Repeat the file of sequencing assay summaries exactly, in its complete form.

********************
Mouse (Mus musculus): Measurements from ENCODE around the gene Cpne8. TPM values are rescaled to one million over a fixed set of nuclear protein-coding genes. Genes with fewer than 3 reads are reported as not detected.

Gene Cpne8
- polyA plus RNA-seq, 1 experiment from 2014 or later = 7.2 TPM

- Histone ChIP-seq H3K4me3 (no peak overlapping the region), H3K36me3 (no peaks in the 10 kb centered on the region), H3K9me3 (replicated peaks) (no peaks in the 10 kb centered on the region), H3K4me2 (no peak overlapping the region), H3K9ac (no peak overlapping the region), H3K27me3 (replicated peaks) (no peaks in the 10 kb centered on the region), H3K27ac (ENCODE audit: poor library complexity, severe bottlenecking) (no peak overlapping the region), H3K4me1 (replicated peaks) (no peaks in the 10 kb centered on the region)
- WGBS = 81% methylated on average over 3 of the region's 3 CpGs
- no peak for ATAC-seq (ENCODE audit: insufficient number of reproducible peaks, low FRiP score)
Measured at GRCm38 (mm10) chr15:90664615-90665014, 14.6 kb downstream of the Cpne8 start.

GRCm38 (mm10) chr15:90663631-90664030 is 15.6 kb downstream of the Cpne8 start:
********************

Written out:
Mouse (Mus musculus): Measurements from ENCODE around the gene Cpne8. TPM values are rescaled to one million over a fixed set of nuclear protein-coding genes. Genes with fewer than 3 reads are reported as not detected.

Gene Cpne8
- polyA plus RNA-seq, 1 experiment from 2014 or later = 7.2 TPM

- Histone ChIP-seq H3K4me3 (no peak overlapping the region), H3K36me3 (no peaks in the 10 kb centered on the region), H3K9me3 (replicated peaks) (no peaks in the 10 kb centered on the region), H3K4me2 (no peak overlapping the region), H3K9ac (no peak overlapping the region), H3K27me3 (replicated peaks) (no peaks in the 10 kb centered on the region), H3K27ac (ENCODE audit: poor library complexity, severe bottlenecking) (no peak overlapping the region), H3K4me1 (replicated peaks) (no peaks in the 10 kb centered on the region)
- WGBS = 81% methylated on average over 3 of the region's 3 CpGs
- no peak for ATAC-seq (ENCODE audit: insufficient number of reproducible peaks, low FRiP score)
Measured at GRCm38 (mm10) chr15:90664615-90665014, 14.6 kb downstream of the Cpne8 start.

GRCm38 (mm10) chr15:90663631-90664030 is 15.6 kb downstream of the Cpne8 start: